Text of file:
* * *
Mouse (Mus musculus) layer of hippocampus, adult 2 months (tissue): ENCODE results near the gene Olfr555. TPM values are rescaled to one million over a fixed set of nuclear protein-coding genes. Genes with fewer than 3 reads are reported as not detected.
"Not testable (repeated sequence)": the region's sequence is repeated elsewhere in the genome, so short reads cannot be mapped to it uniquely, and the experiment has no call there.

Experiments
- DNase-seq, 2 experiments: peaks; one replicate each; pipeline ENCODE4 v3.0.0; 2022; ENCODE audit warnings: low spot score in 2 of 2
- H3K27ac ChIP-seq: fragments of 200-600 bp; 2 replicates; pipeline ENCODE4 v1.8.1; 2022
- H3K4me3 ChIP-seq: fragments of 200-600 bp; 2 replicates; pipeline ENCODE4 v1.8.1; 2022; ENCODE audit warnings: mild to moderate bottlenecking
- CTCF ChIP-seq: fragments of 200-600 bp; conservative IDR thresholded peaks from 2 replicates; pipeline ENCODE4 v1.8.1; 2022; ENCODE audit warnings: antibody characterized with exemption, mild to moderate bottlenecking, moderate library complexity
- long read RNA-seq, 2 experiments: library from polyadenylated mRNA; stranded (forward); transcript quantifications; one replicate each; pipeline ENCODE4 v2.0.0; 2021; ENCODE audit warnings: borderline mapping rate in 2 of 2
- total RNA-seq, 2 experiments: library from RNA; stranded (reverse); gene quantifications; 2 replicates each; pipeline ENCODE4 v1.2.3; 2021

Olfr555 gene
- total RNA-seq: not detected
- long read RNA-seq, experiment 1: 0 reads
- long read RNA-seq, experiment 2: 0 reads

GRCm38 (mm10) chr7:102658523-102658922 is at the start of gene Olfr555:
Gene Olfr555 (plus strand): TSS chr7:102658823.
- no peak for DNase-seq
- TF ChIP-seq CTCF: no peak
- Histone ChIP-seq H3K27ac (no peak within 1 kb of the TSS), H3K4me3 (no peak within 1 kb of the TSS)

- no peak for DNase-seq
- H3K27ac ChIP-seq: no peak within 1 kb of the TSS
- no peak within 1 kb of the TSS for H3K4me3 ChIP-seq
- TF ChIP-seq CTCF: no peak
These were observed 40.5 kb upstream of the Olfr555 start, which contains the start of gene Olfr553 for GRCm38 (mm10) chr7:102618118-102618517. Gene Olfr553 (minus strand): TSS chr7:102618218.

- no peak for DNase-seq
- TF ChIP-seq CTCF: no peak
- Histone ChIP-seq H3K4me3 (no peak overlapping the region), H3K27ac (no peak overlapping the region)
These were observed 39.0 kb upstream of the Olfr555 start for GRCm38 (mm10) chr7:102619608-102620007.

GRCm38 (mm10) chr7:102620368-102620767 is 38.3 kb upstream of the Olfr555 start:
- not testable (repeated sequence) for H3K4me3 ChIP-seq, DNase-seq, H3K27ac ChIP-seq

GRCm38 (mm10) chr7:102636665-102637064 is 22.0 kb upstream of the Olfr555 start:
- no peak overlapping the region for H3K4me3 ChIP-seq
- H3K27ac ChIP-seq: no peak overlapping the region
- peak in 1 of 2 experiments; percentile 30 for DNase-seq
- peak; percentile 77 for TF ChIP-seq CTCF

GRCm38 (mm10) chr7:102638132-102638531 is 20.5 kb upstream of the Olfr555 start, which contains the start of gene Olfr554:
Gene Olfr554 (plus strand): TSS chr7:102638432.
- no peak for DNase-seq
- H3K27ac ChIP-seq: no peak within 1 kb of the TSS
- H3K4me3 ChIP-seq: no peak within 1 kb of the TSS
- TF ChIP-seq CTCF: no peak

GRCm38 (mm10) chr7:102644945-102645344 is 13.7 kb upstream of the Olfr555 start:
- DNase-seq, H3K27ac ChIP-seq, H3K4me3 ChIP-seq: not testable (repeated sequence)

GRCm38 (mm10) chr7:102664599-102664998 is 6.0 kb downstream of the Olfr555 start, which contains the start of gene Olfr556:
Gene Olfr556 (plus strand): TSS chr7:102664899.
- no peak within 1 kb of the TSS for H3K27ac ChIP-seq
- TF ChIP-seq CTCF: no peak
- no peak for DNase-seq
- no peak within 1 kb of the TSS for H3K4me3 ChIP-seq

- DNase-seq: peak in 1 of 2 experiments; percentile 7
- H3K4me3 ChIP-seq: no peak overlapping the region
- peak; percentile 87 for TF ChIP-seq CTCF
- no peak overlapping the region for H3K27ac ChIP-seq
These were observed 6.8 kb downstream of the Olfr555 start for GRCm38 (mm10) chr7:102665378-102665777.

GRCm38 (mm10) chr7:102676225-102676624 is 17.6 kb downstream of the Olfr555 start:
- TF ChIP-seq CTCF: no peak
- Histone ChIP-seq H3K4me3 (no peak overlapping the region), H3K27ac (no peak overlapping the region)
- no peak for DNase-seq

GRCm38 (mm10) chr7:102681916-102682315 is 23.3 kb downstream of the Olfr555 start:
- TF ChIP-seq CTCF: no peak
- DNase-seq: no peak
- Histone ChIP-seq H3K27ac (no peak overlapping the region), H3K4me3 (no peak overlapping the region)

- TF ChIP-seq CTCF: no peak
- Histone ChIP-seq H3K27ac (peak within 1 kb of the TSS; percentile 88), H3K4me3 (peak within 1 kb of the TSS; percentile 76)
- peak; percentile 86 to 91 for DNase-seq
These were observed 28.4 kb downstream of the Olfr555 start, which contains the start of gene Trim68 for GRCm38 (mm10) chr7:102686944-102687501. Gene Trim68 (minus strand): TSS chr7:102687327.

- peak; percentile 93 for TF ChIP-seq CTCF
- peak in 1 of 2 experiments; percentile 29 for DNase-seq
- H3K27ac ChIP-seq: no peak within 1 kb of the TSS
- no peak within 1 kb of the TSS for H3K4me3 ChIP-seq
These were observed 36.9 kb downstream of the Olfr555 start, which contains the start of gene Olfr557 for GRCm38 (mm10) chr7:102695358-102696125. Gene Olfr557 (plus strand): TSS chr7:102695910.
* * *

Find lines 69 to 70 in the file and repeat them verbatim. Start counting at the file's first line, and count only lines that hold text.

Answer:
- no peak within 1 kb of the TSS for H3K4me3 ChIP-seq
These were observed 36.9 kb downstream of the Olfr555 start, which contains the start of gene Olfr557 for GRCm38 (mm10) chr7:102695358-102696125. Gene Olfr557 (plus strand): TSS chr7:102695910.